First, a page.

Applying the lessons presented in my book, Leading from the Top: Presidential Lessons in Issues Management, to current events and using the book’s concepts to create your own lessons are ways of becoming a better strategic issues manager. As an issues manager, as I assess the fallout from the recent congressional hearing where two Ivy League presidents testified, I conclude:
PENN WON: The resignations of the president and chairperson of the board allowed Penn to turn the page quickly to regain momentum. The new president represents a change in course before making his first move. He will be given all the time he needs as long he is perceived as focused on the issues that precipitated the change in leadership. Remember, President Nixon promised to get us out of the Vietnam War when running in 1968. The war ended in 1973. Within that five years period, Nixon actually accelerated the conflict, but it was framed as a path toward ending the war. In issues management, after a disruptive event, leadership changes are often required in order to turn the page. Penn crafted a “lose-win” outcome which was the best that could be achieved based on its positioning.
HARVARD LOST: Harvard took the opposite approach adopting an “us versus them” posture. They assumed that the prestige of the Harvard brand was sufficient to save their president’s job. In doing so they kept the issue in the news. This lead to revelations that Dr. Gay had plagiarized parts of her dissertation and other academic works which put Harvard in a tough spot, because students who plagiarize are dismissed from university. The decision also opened Harvard up to ongoing scrutiny of its policies, admissions practices, course offerings, government grants and support from foundations as long as Dr. Gay remains in power. Harvard has been branded as anti-Semitic by some and this creates a toxic environment. Other universities are dropping their affiliations with Harvard as a result. The slow drip of events eroding an organization’s credibility is not where you ever want to be in managing an issue. Protecting the brand is always more important than protecting anyone’s job. Harvard, through its actions thus far, has created a “lose-lose” outcome which is the worst outcome they could have achieved based on their positioning.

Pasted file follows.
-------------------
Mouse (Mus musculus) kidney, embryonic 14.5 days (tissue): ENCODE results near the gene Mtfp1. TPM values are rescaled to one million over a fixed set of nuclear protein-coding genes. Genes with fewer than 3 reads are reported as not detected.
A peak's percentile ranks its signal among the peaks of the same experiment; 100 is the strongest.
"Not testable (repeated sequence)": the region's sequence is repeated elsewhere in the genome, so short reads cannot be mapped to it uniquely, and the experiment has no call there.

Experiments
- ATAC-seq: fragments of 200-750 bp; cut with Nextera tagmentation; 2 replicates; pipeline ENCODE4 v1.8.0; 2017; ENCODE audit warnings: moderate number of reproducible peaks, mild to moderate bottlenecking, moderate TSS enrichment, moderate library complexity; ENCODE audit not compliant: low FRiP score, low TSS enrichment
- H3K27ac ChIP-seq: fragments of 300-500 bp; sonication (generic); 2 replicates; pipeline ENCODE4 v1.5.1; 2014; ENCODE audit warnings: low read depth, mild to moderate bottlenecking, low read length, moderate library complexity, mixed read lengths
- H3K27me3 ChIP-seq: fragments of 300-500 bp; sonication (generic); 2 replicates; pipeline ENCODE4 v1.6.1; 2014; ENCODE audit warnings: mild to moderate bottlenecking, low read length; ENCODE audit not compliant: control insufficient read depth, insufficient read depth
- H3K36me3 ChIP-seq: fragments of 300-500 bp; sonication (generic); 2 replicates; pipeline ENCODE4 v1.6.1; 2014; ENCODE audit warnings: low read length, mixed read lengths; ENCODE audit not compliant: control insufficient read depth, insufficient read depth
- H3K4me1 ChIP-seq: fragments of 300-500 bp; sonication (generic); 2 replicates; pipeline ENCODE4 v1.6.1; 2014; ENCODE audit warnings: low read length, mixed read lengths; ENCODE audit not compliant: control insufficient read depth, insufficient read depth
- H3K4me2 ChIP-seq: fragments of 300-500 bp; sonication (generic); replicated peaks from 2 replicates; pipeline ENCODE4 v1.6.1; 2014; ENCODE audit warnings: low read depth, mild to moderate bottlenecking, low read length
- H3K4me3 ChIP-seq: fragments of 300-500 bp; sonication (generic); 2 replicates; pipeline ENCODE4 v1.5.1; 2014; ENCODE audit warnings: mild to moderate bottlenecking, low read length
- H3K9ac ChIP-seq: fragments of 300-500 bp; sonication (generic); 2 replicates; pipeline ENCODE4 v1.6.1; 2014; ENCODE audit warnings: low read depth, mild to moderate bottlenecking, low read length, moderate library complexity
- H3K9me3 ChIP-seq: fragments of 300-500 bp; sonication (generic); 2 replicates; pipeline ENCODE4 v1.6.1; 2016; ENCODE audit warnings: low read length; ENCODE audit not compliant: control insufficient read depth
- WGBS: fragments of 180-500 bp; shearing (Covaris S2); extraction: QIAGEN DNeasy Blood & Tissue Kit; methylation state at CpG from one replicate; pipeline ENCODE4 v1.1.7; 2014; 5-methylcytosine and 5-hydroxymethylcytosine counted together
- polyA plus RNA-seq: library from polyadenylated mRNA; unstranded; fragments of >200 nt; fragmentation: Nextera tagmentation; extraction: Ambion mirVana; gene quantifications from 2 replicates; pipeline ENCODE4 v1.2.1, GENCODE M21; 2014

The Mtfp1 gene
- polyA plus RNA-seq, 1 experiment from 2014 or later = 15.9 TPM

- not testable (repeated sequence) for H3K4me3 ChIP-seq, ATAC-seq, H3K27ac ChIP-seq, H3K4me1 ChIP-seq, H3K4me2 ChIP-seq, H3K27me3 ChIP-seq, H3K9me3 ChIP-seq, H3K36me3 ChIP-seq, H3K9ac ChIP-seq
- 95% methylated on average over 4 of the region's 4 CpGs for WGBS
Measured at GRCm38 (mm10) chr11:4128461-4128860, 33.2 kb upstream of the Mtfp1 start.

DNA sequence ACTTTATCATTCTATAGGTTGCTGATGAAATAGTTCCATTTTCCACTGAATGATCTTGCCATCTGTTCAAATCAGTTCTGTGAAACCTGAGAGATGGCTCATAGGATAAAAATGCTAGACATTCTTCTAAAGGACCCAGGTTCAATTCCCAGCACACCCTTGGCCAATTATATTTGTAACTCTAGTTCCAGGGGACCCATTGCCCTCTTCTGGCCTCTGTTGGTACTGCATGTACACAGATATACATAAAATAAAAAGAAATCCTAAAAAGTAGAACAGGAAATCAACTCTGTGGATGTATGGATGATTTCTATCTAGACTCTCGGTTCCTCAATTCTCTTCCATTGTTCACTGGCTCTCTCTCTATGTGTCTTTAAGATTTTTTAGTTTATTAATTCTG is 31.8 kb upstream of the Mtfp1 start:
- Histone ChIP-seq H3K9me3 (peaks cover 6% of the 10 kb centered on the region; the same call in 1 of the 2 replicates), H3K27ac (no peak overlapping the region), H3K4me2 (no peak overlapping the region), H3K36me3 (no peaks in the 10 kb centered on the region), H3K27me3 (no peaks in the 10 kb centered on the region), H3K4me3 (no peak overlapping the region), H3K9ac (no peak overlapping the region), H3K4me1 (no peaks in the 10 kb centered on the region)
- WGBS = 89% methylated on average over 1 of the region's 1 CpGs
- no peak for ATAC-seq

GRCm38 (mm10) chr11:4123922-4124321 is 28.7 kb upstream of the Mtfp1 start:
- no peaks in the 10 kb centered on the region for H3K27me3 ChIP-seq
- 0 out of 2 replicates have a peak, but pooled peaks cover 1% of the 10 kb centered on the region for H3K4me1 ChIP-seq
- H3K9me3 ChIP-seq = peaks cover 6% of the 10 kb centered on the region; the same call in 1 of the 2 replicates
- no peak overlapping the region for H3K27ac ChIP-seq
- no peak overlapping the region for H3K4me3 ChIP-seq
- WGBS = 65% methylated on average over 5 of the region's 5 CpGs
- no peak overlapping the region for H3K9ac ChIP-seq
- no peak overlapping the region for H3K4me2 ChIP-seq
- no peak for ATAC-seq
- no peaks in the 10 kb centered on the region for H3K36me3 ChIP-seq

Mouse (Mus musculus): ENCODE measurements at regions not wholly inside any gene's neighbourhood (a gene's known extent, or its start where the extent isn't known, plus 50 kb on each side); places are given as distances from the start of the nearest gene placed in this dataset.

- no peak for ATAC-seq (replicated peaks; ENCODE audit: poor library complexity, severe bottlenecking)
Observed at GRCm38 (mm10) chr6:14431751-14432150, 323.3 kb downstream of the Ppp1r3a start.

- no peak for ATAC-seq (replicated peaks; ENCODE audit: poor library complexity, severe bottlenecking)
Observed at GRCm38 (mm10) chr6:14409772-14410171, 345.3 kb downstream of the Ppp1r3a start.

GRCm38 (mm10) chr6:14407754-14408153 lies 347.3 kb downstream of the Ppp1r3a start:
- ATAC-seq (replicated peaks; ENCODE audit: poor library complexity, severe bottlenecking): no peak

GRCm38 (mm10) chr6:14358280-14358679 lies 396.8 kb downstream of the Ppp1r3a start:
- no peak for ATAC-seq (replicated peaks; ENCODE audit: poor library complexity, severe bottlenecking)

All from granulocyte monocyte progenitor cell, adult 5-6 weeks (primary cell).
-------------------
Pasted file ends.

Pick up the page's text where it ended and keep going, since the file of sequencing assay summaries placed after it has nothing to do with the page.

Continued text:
Penn lost its president but turned the page quickly. Harvard kept its president and now finds itself stuck in mud and spinning its wheels. Penn made the right move and Harvard made the wrong move. Penn won at strategic issues management by making the tough call early.